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NCLB Outrages

States Lax in Overseeing NCLB Tutoring

George Miller and Ted Kennedy, wake up from your long snooze over NCLB.

By Elizabeth Weiss Green

A key provision of the 2002 No Child Left Behind law–its mandate that struggling schools offer low-income students free after-school tutoring–has gone almost completely unmonitored, a study released by the Center on Education Policy finds.

Private tutoring companies have jumped to take advantage of the law's "supplemental education services," or SES, provision, which divvies up a pot each year estimated to be as large as $2.5 billion. But though companies produce rosy reports, very few states and districts have any idea whether the tutoring is actually helping students learn. More than two thirds of states told CEP they have a tough time monitoring SES programs for quality and effectiveness, and three said they are "not at all" able to monitor them.

The flowing federal money paired with very little oversight is "a recipe for disaster," says Jack Jennings, CEP's president.

"You have people's tax dollars that are going out the door, and nobody knows how much is going out the door, and nobody knows whether it's resulting in any good," Jennings says.

In fact, at least two school districts have studied the programs, but their findings have not been encouraging. A 2006 study by the Los Angeles Unified School District found that SES programs improved test scores minimally, but just in elementary and middle school students, and most significantly (though still very little) for students attending a district-provided program that no longer exists.

The Chicago public schools study, conducted in August 2005, found similar results; tutored students showed reading score gains of just 1.09 points, compared with an average 1.06 points gained citywide (1.0 is a full year's growth). Tutored students' math scores grew less than a full year's expected gain, and less than the citywide average.

Both programs are expensive. For the 2005–2006 school year, Chicago planned to set aside $50 million to pay for the tutoring programs, the report said. For the 2006–2007 school year, LAUSD has set aside $56 million, according to the district's SES coordinator.

Each SES provider uses the money differently, setting the hours it will serve each student according to the fees it will charge the district. So while one company might charge under $20 per student and provide 80 hours of service, another will charge nearly $80 and provide 21 hours. The Chicago study found that expensive and inexpensive tutoring companies generated about the same gains.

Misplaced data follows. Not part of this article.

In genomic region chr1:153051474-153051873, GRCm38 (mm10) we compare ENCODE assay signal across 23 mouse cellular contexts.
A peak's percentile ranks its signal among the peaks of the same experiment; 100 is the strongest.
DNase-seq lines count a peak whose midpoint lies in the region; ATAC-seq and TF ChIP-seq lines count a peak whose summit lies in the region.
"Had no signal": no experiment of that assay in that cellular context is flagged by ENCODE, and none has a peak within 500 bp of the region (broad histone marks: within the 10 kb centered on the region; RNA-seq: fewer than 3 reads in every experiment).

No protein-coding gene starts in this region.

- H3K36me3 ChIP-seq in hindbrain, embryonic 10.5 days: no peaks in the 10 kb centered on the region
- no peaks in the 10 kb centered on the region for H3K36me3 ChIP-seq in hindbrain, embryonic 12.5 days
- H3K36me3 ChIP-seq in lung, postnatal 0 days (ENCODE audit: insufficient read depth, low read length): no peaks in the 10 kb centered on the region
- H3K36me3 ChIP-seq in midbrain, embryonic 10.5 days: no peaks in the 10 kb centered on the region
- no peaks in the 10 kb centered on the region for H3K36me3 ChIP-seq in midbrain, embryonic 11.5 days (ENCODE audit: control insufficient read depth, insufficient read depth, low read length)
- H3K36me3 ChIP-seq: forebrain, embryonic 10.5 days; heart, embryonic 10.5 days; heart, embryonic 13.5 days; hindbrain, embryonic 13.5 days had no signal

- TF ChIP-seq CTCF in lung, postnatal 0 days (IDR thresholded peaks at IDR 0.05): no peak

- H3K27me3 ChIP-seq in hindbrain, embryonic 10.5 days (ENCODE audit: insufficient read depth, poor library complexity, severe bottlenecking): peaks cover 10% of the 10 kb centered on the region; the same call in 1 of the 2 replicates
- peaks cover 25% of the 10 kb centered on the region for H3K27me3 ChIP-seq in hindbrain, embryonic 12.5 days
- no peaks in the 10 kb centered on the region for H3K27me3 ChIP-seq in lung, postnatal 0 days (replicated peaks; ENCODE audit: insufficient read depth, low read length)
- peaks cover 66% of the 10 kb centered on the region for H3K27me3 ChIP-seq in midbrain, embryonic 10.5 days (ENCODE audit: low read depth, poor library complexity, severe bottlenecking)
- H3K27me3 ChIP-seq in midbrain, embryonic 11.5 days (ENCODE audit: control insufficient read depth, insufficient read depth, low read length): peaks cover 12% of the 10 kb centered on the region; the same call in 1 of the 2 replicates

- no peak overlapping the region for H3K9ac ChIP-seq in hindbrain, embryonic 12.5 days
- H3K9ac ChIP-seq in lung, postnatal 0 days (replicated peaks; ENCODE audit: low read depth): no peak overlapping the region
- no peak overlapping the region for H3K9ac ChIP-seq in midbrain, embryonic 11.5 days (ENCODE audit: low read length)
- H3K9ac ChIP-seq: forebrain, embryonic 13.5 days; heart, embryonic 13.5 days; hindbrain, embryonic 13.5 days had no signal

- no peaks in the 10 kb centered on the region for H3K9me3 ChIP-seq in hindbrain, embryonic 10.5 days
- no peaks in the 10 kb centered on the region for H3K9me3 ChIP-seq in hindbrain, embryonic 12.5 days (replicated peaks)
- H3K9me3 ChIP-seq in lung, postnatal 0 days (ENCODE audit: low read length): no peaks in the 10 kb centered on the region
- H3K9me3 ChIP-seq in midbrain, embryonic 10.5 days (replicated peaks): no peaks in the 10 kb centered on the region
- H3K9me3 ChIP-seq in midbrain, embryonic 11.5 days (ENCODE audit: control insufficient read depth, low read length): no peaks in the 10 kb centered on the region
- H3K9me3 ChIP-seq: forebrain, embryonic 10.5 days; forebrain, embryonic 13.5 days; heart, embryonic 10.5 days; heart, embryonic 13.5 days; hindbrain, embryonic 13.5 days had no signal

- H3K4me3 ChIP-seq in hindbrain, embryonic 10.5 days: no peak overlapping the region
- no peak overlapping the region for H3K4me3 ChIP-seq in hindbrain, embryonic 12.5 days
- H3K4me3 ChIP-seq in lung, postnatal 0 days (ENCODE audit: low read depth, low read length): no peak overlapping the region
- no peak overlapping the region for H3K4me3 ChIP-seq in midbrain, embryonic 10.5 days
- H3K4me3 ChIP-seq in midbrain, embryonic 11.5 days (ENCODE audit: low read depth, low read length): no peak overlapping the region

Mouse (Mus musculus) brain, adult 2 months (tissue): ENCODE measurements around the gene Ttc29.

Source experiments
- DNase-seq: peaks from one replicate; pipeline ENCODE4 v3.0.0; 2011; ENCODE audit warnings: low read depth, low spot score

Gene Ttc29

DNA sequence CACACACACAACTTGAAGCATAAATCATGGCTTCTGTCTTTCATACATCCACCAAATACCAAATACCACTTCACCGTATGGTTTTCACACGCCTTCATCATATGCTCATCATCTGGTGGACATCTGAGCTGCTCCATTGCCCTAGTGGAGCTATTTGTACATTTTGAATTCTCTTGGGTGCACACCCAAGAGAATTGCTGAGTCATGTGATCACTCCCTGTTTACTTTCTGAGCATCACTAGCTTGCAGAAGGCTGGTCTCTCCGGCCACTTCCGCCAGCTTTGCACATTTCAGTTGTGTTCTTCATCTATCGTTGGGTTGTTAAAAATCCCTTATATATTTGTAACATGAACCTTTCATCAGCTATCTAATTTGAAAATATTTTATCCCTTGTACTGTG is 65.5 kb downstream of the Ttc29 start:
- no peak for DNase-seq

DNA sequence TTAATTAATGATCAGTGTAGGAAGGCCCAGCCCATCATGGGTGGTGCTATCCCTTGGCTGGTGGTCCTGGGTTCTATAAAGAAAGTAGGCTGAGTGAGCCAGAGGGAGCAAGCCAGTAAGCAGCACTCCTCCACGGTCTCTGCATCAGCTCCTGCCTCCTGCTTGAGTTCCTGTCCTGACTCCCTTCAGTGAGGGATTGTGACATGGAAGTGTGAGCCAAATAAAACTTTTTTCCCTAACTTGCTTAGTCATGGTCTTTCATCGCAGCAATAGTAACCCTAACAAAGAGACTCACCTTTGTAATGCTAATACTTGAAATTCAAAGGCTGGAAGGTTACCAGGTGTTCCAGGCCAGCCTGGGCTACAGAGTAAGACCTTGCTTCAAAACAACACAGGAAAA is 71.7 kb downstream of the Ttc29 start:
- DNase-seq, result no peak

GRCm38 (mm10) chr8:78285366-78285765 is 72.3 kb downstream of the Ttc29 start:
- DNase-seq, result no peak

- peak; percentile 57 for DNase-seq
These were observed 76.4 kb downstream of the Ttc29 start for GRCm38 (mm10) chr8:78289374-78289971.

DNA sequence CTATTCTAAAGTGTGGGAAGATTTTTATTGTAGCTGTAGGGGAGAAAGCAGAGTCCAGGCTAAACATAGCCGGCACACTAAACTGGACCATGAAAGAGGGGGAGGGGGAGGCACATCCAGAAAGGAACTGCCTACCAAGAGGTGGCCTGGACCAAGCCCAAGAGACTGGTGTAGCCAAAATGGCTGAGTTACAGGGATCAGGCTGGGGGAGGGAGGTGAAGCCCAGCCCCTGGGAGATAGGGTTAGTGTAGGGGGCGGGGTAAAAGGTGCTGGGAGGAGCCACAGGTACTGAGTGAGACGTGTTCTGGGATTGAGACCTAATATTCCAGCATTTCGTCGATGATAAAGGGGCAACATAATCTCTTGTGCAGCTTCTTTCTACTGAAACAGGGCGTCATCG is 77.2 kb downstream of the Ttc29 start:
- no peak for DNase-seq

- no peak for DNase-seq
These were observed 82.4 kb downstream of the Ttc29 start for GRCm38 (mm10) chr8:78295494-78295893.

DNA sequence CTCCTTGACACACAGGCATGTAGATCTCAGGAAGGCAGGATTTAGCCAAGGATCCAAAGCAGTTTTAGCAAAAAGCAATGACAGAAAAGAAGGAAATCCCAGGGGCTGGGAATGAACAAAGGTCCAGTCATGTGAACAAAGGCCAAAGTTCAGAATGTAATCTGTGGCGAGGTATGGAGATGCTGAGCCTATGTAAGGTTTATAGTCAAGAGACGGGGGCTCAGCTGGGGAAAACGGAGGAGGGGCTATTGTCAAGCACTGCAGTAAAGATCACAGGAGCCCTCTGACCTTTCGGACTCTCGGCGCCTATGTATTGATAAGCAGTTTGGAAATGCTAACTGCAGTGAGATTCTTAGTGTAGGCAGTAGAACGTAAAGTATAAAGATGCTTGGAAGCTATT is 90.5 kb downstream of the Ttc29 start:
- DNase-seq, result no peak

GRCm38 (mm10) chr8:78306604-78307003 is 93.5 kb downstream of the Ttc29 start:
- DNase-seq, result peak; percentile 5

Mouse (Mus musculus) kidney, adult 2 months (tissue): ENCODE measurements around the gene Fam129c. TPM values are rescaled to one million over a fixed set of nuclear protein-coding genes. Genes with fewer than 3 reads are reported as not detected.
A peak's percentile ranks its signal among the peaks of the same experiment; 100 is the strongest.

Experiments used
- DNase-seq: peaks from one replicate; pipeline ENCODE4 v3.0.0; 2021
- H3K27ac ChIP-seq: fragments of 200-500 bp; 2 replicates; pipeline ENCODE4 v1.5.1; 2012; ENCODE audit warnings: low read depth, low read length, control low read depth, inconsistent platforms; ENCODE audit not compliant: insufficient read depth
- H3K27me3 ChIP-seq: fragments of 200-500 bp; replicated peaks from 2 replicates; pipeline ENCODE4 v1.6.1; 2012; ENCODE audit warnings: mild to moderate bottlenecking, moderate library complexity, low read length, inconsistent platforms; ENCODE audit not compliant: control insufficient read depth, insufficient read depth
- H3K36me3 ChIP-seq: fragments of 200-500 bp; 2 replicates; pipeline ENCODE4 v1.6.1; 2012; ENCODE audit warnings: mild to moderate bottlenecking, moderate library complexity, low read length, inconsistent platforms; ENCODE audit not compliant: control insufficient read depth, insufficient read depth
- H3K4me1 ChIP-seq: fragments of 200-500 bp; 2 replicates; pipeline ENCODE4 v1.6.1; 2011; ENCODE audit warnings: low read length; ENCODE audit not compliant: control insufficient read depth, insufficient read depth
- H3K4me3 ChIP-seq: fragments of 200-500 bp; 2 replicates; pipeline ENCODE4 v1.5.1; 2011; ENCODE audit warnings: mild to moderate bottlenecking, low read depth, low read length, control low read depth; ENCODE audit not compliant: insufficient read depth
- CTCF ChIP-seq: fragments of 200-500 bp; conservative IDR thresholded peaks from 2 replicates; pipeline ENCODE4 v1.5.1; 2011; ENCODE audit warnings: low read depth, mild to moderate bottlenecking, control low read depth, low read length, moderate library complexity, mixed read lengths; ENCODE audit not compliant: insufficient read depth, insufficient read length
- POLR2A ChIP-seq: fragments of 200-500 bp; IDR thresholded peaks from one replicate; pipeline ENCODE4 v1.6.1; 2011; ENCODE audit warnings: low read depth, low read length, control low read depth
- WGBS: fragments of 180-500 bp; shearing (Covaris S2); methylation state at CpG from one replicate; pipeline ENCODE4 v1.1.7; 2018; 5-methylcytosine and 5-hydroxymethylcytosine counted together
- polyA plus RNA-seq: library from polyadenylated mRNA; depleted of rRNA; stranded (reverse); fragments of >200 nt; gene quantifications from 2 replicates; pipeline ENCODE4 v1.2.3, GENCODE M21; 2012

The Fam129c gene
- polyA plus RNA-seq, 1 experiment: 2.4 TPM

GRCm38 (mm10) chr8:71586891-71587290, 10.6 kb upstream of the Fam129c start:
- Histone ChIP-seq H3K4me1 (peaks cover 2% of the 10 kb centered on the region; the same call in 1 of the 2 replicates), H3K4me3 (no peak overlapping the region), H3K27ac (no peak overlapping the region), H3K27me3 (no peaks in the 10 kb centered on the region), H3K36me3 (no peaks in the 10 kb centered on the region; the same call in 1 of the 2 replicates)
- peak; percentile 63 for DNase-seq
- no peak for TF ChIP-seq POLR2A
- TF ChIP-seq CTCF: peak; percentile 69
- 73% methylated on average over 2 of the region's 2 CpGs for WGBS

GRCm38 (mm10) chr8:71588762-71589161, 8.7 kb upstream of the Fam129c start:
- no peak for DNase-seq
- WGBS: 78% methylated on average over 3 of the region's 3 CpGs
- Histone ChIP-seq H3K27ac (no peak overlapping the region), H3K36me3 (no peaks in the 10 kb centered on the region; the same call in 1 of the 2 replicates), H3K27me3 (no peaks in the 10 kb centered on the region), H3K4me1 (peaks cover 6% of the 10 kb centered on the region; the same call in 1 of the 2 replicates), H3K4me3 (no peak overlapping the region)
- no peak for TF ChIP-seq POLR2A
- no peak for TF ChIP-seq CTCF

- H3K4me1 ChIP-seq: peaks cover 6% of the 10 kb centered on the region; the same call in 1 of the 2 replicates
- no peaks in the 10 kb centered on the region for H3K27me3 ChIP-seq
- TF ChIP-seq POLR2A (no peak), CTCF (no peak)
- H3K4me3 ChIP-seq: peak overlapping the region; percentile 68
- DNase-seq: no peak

Private companies draw different conclusions, boasting widespread satisfaction and report cards lifted whole letter grades higher. Education Station, a major private provider, says its pre- and post-tests show that just 30 hours of instruction during the 2003–2004 school year produced gains of 28 percent improvement in math and 13 percent in reading.

But the law calls on states, not school districts and companies, to monitor the programs' effectiveness, and the state administrators charged with that task say they are ill-equipped to fulfill it. Few, if any, have conducted studies on the programs' performance effects, and few are likely to be able to do so in the future, the CEP study found. Reasons cited by school districts include insufficient staff and inadequate federal funding.

"You can occasionally do some spot checks," says Jeffrey Henig, a professor of political science and education at Columbia University's Teachers College. "But it's very hard to do, and it's not clear that the districts have the manpower or even the desire to work that hard to figure it out."

For a reform designed to give families informed choices, that's a big blow.

"Most of the families involved are not shopping around," Henig says. "They don't have a way to evaluate whether what their kid is getting is good or bad."

The No Child Left Behind law comes up for renewal this year, and hearings began this week to start the reauthorization process. But talk so far has focused on teacher-quality provisions and school choice, not the SES provisions. That's in keeping with the first authorization process, Henig says.

"Considering the fact that there's a lot of money at stake," he says, "I don't think that most people are really attuned to this. There's probably more attention really to the choice provisions even though it affects fewer kids in practice."

Rep. Howard "Buck" McKeon, a California Republican, has introduced the first bill of this session on No Child Left Behind. In part, it would provide additional funds for "intensive" SES programs. The funds would go to improving the quality of the programs, not helping states oversee them.

— Elizabeth Weiss Green
U. S. News and World Report


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